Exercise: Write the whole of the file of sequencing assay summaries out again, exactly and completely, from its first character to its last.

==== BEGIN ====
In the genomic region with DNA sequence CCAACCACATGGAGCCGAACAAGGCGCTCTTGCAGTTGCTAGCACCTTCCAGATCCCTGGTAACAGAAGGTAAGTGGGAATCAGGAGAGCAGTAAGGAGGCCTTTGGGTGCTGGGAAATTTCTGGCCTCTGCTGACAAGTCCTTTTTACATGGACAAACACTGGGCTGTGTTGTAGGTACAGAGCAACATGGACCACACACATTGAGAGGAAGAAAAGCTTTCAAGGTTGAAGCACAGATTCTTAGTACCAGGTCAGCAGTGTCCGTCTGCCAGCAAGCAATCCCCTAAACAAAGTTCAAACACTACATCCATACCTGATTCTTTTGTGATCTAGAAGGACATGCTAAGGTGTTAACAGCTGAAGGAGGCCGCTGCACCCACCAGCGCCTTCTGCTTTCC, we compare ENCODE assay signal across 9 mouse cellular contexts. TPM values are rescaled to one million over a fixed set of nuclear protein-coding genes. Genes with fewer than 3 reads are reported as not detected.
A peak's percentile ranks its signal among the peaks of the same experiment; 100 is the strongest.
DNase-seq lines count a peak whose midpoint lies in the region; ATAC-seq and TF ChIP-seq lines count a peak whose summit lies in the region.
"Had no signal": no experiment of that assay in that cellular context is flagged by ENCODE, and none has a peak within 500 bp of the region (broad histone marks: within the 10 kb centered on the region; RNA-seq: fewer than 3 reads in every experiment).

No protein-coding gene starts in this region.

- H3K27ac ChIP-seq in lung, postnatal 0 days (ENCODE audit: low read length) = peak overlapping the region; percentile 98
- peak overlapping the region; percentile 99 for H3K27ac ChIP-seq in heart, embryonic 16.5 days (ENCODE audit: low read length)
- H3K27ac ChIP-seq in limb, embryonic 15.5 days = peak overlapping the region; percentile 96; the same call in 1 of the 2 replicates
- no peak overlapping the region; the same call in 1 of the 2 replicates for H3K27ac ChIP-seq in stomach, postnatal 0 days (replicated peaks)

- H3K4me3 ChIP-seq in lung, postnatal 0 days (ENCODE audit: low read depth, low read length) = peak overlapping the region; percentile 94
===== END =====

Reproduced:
In the genomic region with DNA sequence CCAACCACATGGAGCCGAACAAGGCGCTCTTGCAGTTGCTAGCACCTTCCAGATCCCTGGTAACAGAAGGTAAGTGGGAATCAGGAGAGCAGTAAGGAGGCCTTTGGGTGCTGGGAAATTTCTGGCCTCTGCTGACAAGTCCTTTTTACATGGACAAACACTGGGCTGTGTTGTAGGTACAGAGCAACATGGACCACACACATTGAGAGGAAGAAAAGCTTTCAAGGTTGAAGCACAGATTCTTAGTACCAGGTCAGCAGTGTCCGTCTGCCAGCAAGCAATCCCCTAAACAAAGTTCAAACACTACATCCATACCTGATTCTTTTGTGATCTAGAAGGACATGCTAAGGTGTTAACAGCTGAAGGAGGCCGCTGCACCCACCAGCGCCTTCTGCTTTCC, we compare ENCODE assay signal across 9 mouse cellular contexts. TPM values are rescaled to one million over a fixed set of nuclear protein-coding genes. Genes with fewer than 3 reads are reported as not detected.
A peak's percentile ranks its signal among the peaks of the same experiment; 100 is the strongest.
DNase-seq lines count a peak whose midpoint lies in the region; ATAC-seq and TF ChIP-seq lines count a peak whose summit lies in the region.
"Had no signal": no experiment of that assay in that cellular context is flagged by ENCODE, and none has a peak within 500 bp of the region (broad histone marks: within the 10 kb centered on the region; RNA-seq: fewer than 3 reads in every experiment).

No protein-coding gene starts in this region.

- H3K27ac ChIP-seq in lung, postnatal 0 days (ENCODE audit: low read length) = peak overlapping the region; percentile 98
- peak overlapping the region; percentile 99 for H3K27ac ChIP-seq in heart, embryonic 16.5 days (ENCODE audit: low read length)
- H3K27ac ChIP-seq in limb, embryonic 15.5 days = peak overlapping the region; percentile 96; the same call in 1 of the 2 replicates
- no peak overlapping the region; the same call in 1 of the 2 replicates for H3K27ac ChIP-seq in stomach, postnatal 0 days (replicated peaks)

- H3K4me3 ChIP-seq in lung, postnatal 0 days (ENCODE audit: low read depth, low read length) = peak overlapping the region; percentile 94